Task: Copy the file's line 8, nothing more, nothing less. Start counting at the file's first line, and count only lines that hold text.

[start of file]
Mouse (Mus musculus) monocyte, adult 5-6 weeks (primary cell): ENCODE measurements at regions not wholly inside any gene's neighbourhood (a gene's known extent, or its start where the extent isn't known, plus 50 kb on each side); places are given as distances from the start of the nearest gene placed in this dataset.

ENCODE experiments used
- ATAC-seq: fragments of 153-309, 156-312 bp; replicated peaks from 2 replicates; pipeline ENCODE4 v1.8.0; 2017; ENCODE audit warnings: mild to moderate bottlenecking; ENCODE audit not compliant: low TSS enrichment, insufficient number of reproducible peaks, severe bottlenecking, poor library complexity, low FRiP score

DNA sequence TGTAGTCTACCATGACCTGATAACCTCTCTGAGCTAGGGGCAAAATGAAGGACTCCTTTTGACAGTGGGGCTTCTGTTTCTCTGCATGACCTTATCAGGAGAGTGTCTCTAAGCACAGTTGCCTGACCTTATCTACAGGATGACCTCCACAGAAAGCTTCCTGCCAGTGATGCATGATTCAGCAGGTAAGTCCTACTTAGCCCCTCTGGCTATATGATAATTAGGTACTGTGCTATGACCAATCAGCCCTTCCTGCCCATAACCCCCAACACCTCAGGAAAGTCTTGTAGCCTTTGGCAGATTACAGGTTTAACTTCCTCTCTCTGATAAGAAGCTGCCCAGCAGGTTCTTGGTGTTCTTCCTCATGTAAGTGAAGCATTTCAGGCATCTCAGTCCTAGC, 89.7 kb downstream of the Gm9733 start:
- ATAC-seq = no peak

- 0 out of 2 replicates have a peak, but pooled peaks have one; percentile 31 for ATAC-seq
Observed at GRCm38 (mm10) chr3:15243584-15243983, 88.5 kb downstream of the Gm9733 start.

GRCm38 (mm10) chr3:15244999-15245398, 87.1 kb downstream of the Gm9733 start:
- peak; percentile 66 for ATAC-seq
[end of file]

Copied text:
GRCm38 (mm10) chr3:15244999-15245398, 87.1 kb downstream of the Gm9733 start: